Level 10 - Bluffs

  • Level 10 strategies should only be learned if you have 160+ games of experience with the group.

Special Moves#


The Bluff#

  • Finesses are quite efficient. So, when you see a playable card in someone's Finesse Position slot, you will often want to "get" the card with a Finesse (instead of cluing it directly). However, often times, the proper "connecting" card is not on the table.
  • In this situation, players can perform an alternate strategy by fibbing to the next player. By cluing an unrelated, one-away-from-playable card, the next player will think that it is a Finesse and that they have the connecting card. Then, they will blind-play their Finesse Position card. This is called a Bluff.
  • After the card is blind-played, the player who received the clue will realize that something strange has happened - the type of clue did not connect to the card that was blind-played. Thus, the clued card is not currently playable and must be a one-away-from-playable card.
  • For example, in a 3-player game:
    • All the 2's are played on the stacks.
    • Alice clues Cathy red, which touches a red 4 as a Play Clue.
    • Next, it is Bob's turn. Bob sees that, with this red clue, Cathy has just been signaled that she has the red 3.
    • From Bob's perspective, this looks like a Finesse - if Bob does not blind-play the red 3 right now, Cathy will go on to misplay the red 4 as the red 3.
    • Bob blind-plays his slot 1 card, expecting it to be a red 3. Instead, it is a blue 3, and it successfully plays on the stacks. Bob now knows that he was Bluffed by Alice.
    • Next, Cathy sees that Bob just blind-played a blue 3 immediately after this red clue, so she knows that she must have a one-away-from-playable red card - the red 4. Cathy holds on to the red 4 for later and discards.
AliceClue GiverClue GiverBobBlue 3Cathy(4)Bluff
  • Except in rare circumstances, Bluffing is only permissible when you are the person directly before the player who is blind-playing a card. This is called being in Bluff Seat. Do not Bluff unless you are in Bluff Seat! (This follows from Lie Principle.)

Bluffs Through Already-Clued Cards#

  • It is also permissible to Bluff "through" cards that are already clued. This can be better than a normal Bluff, because in addition to getting the blind-play, it also can give information to the player with the in-between card.
  • For example, in a 4-player game:
    • All the 1's are played on the stacks.
    • Bob has nothing clued in his hand.
    • Cathy has a red 3 clued in her hand with just a number 3. She does not know what color it is.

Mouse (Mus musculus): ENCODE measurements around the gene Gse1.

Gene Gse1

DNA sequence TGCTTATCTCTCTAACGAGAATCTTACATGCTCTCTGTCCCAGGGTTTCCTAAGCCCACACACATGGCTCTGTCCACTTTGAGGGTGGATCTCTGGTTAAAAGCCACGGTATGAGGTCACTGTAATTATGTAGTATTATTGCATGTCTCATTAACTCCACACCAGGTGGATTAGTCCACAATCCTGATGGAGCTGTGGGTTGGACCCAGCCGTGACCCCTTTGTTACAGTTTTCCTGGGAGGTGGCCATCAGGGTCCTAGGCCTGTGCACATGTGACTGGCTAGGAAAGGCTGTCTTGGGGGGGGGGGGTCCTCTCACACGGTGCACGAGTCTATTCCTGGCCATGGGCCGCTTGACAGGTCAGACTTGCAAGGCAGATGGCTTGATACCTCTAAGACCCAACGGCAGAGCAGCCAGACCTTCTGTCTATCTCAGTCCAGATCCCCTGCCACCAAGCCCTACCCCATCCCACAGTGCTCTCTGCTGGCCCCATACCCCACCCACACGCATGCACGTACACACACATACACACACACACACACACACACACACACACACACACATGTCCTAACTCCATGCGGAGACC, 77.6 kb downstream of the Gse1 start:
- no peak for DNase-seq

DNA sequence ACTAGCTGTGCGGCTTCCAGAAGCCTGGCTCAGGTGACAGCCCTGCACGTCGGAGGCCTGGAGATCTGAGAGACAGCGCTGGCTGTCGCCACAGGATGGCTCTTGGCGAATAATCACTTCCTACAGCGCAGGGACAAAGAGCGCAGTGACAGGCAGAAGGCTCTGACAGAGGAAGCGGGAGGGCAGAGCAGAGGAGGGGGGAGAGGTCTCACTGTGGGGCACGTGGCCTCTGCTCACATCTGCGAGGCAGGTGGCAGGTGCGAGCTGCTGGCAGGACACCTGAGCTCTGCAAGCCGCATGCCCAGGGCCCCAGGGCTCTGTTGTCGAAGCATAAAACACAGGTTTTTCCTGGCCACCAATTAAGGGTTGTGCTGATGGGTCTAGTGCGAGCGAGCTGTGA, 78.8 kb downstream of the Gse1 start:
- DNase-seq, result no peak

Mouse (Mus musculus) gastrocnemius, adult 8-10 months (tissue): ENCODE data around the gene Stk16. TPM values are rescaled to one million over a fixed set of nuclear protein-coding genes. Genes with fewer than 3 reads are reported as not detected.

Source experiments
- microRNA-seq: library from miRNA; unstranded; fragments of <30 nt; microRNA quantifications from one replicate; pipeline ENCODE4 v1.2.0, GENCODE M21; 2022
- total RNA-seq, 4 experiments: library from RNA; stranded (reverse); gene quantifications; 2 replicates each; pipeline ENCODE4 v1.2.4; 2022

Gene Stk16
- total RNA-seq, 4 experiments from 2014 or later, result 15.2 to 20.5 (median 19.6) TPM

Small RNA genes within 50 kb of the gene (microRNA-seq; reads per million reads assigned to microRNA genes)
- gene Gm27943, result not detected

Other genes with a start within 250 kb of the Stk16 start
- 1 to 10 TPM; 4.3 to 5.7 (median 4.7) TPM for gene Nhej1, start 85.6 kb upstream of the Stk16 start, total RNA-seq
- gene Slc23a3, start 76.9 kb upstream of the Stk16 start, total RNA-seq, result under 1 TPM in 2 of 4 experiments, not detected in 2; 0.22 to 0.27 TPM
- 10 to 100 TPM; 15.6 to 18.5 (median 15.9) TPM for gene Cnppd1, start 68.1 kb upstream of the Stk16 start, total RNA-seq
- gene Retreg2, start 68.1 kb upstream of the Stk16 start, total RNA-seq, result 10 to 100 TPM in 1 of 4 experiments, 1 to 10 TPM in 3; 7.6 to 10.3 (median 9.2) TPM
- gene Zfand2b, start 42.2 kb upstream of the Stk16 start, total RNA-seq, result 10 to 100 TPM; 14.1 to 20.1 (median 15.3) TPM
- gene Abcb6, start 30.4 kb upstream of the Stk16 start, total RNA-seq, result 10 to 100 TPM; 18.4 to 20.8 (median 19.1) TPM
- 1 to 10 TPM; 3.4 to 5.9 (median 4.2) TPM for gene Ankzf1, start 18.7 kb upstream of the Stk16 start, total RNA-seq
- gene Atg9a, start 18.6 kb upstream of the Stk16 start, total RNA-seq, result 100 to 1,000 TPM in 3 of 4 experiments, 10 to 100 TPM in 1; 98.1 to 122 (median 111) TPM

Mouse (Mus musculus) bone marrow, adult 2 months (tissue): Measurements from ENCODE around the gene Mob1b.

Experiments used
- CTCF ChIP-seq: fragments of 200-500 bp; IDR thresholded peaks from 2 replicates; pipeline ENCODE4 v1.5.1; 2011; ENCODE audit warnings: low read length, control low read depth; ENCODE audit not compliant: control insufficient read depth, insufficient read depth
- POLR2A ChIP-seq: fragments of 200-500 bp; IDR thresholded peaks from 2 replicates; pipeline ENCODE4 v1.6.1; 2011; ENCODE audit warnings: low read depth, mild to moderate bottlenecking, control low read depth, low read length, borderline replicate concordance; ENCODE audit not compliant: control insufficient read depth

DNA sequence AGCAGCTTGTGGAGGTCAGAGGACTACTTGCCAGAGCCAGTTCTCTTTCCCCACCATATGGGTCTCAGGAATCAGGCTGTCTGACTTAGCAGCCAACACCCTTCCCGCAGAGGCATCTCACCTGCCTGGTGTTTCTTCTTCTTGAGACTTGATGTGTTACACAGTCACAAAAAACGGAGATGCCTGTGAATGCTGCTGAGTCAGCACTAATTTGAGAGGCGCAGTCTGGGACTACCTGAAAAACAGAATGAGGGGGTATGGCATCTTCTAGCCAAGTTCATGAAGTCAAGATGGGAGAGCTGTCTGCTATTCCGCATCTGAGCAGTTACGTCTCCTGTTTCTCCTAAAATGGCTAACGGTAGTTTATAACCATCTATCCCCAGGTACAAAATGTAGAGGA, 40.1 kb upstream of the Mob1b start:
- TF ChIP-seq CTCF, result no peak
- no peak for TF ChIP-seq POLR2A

• Alice clues Donald red, which touches one red 4 as a Play Clue.
    • Bob knows that he must have the red 2. If he blind-plays the red 2 (as a Finesse), then Cathy will play the red 3 (as a Prompt), and Donald will play the red 4.
    • Bob plays his Finesse Position card as red 2. Instead, it is a blue 2 and it successfully plays.
    • From Cathy's perspective, she knows that the red 4 is two-away-from-playable instead of one-away-from-playable. Bluffs on two-away-from-playable cards are normally illegal. Thus, Cathy's mystery 3 must be exactly red 3, making the red 4 one-away-from-playable after all.
    • Cathy discards.
    • From Donald's perspective, since red (the type of clue that was given) does not connect to blue (the card that was blind-played), this must be a Bluff. Normally, since the red 1 is currently played on the stacks, Donald would think that he has the red 3 (e.g. the one-away-from-playable red card).
    • However, Cathy already has a clued red 3 in her hand. If Donald also had a red 3, then Alice's clue would be violating Good Touch Principle. Thus, Donald must have the red 4 instead.
AliceClue GiverClue GiverBobBlue 2Cathy(R)Donald(4)Bluff
  • Sometimes, the player who has the in-between card might have more than one "matching" clued card. In this situation, the player is promised that they have the in-between card, but they are not promised the position - it can be any of the matching clued cards.
  • For example, in the previous situation, if Cathy had two different red cards clued in her hand, then either one could be the red 3 - she is not promised the position of the card.

General Principles#


Bob's Truth Principle (Part 1)#

  • Sometimes, a player will give a clue that looks like it could be either a Finesse or a Bluff. Between these two moves, which should have precedence?